Ellen McLaughlin's Helen, a new postmodern take on characters of the Trojan War, will open at the Public Theater April 8 after previews from March 19 at The Public Theater. Two-time Tony Award-winner Donna Murphy stars in the title role.
Tony Kushner, who saw Ellen McLaughlin star in his Angels in America on Broadway, directs the new work, which focuses on a favorite subject of McLaughlin's: the Battle of Troy. Helen is about the woman whose face launched those thousand ships in the first place. In McLaughlin's world, however, Murphy plays a woman not of Troy, but Cairo, downing protein shakes and having facials. "The legendary Helen spends the Trojan War stranded in a hotel room in Egypt, baffled by her odd escape from history," according to The Public's production notes. "Longing to be returned to her own myth, she swats flies, has her nails done and channel surfs, searching for news of the war for which she will be blamed." It's billed as "a comedy of consequence."
An earlier McLaughlin play, Iphigenia and Other Daughters, which played Off Broadway's CSC, was a postmodern look at Agamemnon's wife and his daughters, including the title character, who was sacrificed to the gods so that Agamemnon's forces might sail to and engage rival Troy.
Donna Murphy has been little-seen on stage since winning back-to-back Tony Awards for Passion and The King and I in the mid-90s. Many thought her next role would be in the long-planned Broadway revival of Wonderful Town, a show she starred in at Encores!
Speaking to Playbill On-Line about her new role, Murphy said, "Well, it is Helen, but it's Ellen's version of Helen, which is based on Euripides' treatment of the story. He wrote two plays which dealt with Helen. He wrote The Trojan Women and Helen, which is the one this play is based on. In that version, Helen doesn't go to Troy. She is plucked out of her circumstances by the goddess Hera and brought to Egypt, where she waited for Menalaus to get her. A phantom Helen was created and sent to Troy, unbeknownst to everyone else — they think it's Helen. But she's sitting in a hotel room in Cairo for 17 years! So, it is the Helen of that time. It's not a contemporary parallel. But there are a lot of anachronistic elements. It deals with themes of duality, of dual universes and the twin nature of things." Asked if she was unnerved at the prospect of playing the famously beautiful Helen, Murphy said the assignment had indeed filled her with trepidation. "I'm wary when I'm asked to play a character that is referred to as beautiful. That is not something that I'm ever comfortable with. For this show, we did a photo session for the poster before we started rehearsals. I remember being photographed as Fosca for Passion with Richard Avedon. And it was an amazing photo session. And it was exhausting. But, the Helen photo session was more exhausting — holding up my own conviction about looking beautiful was just ridiculously exhausting and stressful for me. It was much easier being photographed as someone thought of as...a dog."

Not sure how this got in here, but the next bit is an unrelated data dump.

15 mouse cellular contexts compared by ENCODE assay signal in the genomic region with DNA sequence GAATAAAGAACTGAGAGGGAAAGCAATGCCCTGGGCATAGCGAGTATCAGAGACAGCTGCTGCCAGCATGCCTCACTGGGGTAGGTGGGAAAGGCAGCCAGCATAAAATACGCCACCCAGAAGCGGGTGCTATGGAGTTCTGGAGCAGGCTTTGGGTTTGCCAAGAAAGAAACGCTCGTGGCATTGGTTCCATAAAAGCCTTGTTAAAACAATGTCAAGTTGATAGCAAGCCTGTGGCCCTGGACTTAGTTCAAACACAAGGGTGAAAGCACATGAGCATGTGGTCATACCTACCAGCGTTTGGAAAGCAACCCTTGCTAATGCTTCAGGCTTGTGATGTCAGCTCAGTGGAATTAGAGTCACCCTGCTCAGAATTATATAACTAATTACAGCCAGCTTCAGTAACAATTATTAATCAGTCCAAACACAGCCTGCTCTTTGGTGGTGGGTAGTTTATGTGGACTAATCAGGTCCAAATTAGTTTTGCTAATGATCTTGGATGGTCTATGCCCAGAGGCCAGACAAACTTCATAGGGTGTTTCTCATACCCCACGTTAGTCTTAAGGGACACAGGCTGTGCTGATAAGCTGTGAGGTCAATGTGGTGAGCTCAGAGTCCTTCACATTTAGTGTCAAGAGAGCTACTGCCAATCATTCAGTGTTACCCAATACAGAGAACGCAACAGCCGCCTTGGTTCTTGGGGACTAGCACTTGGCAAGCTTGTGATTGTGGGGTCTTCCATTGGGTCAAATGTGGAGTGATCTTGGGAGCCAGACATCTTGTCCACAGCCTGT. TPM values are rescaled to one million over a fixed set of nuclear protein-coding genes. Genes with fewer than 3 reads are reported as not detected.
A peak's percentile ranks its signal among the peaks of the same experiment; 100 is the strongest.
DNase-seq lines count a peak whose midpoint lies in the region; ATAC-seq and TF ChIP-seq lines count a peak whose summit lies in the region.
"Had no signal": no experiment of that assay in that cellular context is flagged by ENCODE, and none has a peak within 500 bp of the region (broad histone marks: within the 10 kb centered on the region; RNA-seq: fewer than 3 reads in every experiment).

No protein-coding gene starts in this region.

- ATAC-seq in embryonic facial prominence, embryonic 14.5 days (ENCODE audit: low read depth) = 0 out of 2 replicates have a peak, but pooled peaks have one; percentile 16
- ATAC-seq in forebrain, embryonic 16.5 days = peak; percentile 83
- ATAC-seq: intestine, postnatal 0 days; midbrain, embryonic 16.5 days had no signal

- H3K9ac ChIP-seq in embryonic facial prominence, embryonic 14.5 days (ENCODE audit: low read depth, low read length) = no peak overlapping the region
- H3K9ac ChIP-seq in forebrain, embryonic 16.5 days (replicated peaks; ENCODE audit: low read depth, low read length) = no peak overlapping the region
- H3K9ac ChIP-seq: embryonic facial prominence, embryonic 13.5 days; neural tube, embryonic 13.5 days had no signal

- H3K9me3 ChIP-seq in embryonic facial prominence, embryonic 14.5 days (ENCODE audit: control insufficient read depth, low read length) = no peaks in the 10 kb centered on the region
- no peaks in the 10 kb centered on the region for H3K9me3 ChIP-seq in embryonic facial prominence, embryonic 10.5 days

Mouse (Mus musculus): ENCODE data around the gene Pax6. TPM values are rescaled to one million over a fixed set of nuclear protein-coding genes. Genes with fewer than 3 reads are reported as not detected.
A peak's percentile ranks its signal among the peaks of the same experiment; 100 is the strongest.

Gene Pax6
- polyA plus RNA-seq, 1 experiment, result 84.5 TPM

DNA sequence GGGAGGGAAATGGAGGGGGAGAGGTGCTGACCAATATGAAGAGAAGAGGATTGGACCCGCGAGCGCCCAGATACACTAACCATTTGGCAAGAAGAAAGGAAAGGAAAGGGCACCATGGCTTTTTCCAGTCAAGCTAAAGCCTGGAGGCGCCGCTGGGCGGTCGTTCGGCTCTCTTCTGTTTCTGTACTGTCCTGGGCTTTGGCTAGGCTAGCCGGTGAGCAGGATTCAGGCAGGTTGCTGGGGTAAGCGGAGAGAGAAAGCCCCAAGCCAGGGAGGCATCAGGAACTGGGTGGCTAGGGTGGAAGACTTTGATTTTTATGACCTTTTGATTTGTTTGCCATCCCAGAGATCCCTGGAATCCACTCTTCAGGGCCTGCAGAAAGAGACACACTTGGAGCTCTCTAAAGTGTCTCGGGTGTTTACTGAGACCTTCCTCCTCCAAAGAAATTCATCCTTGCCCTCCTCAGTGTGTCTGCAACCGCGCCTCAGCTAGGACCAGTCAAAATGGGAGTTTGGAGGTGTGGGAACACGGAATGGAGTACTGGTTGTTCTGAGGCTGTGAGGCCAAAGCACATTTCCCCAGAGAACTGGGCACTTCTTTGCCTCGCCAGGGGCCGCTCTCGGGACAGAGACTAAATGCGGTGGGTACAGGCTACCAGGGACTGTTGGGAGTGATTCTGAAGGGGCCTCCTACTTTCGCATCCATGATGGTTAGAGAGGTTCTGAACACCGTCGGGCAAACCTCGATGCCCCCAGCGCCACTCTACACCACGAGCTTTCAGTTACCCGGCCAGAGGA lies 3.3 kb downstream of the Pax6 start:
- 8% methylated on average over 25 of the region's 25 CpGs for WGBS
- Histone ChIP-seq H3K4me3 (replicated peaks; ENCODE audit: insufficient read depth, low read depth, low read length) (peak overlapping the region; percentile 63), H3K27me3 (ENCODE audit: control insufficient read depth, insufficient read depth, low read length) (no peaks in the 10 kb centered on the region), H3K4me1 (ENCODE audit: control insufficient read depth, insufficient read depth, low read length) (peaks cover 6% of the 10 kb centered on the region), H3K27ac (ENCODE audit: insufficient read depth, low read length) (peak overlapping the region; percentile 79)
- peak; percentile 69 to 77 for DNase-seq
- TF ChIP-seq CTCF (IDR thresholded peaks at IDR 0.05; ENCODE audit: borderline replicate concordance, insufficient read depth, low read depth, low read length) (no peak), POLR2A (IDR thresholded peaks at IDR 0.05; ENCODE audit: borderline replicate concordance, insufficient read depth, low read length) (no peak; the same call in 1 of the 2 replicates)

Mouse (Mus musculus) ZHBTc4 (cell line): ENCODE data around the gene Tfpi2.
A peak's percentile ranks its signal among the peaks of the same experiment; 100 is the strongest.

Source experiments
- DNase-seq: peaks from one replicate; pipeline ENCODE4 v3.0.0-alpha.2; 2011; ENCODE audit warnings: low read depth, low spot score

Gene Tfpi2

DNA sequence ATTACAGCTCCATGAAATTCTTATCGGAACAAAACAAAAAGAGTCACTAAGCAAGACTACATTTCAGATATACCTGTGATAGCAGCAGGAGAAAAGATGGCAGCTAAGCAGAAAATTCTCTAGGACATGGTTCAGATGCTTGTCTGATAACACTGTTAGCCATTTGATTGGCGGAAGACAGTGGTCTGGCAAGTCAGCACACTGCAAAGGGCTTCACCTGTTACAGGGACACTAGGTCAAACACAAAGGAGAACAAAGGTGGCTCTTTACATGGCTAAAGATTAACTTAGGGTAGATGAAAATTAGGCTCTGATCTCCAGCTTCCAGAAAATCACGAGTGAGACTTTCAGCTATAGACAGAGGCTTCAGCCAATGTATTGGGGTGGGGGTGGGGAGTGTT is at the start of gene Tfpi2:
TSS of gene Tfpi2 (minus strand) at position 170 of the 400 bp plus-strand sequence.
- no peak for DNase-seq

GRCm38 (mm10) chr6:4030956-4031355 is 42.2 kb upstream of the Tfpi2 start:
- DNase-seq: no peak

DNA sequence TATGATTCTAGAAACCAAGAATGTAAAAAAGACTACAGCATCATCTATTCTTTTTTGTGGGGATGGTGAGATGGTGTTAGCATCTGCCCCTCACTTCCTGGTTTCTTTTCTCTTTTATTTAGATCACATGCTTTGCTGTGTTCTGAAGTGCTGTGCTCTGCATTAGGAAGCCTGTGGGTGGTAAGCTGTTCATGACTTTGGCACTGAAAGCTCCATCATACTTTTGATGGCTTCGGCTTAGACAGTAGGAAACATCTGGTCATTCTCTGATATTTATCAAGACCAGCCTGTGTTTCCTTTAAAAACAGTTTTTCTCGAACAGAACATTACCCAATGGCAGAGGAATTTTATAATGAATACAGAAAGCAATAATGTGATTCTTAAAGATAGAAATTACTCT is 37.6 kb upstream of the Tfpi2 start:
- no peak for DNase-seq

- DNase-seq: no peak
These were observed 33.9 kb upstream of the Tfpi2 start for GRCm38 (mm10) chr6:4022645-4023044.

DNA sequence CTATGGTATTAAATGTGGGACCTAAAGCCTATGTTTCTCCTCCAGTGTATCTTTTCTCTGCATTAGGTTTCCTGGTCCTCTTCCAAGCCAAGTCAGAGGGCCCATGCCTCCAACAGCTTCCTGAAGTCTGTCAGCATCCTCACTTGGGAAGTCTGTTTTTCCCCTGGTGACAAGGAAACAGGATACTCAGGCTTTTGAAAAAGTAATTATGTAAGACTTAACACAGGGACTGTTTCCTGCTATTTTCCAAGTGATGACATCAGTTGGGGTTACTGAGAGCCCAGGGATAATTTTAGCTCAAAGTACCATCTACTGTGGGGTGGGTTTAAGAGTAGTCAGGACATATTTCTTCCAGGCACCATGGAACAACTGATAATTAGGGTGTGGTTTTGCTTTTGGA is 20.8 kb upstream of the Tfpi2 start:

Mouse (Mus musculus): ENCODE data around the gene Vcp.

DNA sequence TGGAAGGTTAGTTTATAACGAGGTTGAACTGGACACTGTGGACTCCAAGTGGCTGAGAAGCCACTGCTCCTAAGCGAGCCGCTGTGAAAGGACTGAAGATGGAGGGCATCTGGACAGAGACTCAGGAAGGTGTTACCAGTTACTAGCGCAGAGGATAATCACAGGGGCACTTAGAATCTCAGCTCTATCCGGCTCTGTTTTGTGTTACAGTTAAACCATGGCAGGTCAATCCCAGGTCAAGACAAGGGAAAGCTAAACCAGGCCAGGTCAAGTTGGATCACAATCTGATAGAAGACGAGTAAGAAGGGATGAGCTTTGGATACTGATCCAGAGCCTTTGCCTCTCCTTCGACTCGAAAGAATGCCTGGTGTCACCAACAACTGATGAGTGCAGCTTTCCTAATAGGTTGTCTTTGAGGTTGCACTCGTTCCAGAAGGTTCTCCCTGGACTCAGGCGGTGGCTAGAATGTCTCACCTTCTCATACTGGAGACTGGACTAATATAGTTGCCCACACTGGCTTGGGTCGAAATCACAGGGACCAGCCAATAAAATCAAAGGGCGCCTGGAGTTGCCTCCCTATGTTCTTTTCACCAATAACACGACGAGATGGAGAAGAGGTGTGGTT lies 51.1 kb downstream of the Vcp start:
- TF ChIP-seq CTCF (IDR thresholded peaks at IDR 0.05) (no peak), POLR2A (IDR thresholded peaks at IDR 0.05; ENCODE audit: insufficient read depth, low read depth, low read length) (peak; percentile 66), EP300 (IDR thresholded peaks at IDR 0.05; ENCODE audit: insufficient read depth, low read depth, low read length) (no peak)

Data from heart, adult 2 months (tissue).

The Helen cast also includes Johanna Day as Io, Phylicia Rashad as Athena and the ever-busy Denis O'Hare as Menalaus. Mary Louise Wilson was originally scheduled to play the Servant, but owing to a scheduling conflict with the new dates, she's stepped out and The Play About the Baby's Marian Seldes has stepped in.
Day recently originated the role of Claire in Broadway's Proof on Broadway, while Rashad was seen Off Broadway last year in The Roundabout Theatre Company's Blue and O'Hare last performed in Roundabout's Major Barbara at the American Airlines Theatre.
Helen is Kushner's New York City directing debut.
Tickets are $45. The Public Theater's Martinson Hall is at 425 Lafayette Street. For information, call (212) 239-6200 or visit publictheater.org.
To view Playbill On-Line's Brief Encounter interview with Donna Murphy, click here.